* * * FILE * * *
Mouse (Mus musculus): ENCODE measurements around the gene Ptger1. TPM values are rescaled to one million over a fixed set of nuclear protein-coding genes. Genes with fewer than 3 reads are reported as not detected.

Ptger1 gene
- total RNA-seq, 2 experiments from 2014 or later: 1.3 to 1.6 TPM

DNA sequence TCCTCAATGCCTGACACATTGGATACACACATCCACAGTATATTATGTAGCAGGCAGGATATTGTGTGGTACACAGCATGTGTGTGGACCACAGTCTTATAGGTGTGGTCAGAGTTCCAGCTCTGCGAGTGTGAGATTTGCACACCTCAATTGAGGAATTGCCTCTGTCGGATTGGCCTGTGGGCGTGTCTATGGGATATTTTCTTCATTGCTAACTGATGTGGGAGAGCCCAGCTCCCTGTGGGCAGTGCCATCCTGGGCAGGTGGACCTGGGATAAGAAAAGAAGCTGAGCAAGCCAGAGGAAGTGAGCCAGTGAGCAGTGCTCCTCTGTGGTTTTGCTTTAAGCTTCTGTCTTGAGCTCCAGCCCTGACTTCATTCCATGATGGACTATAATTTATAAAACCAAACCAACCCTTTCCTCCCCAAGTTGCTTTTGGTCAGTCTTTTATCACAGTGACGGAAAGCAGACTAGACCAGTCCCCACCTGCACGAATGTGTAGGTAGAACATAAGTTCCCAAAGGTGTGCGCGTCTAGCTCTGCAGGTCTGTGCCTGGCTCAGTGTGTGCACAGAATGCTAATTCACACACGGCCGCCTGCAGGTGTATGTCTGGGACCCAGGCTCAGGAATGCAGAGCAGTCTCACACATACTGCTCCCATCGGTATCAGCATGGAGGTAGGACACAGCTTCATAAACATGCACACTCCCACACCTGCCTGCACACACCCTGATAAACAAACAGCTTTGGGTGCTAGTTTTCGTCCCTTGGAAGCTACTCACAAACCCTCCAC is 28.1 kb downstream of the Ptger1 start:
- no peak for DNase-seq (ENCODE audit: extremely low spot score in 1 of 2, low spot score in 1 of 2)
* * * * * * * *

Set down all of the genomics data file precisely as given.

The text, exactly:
Mouse (Mus musculus): ENCODE measurements around the gene Ptger1. TPM values are rescaled to one million over a fixed set of nuclear protein-coding genes. Genes with fewer than 3 reads are reported as not detected.

Ptger1 gene
- total RNA-seq, 2 experiments from 2014 or later: 1.3 to 1.6 TPM

DNA sequence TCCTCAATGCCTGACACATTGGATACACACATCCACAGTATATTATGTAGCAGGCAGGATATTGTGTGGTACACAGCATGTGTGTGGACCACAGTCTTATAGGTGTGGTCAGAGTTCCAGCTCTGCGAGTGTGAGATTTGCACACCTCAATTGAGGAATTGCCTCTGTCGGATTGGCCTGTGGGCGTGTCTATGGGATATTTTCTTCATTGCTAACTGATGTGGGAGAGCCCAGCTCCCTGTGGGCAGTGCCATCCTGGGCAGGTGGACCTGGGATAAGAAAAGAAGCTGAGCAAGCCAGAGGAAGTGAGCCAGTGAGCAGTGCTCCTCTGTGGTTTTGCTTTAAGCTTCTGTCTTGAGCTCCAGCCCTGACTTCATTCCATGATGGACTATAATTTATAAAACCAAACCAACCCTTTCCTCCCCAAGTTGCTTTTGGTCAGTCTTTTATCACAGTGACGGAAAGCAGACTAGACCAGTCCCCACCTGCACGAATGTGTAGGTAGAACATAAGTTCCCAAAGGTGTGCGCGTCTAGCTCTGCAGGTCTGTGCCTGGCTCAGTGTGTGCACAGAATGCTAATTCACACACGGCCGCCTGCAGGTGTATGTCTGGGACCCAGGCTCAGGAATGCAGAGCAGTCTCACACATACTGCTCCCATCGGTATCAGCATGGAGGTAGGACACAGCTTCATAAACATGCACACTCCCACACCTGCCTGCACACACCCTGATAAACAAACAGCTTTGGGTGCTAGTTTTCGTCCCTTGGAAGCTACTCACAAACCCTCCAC is 28.1 kb downstream of the Ptger1 start:
- no peak for DNase-seq (ENCODE audit: extremely low spot score in 1 of 2, low spot score in 1 of 2)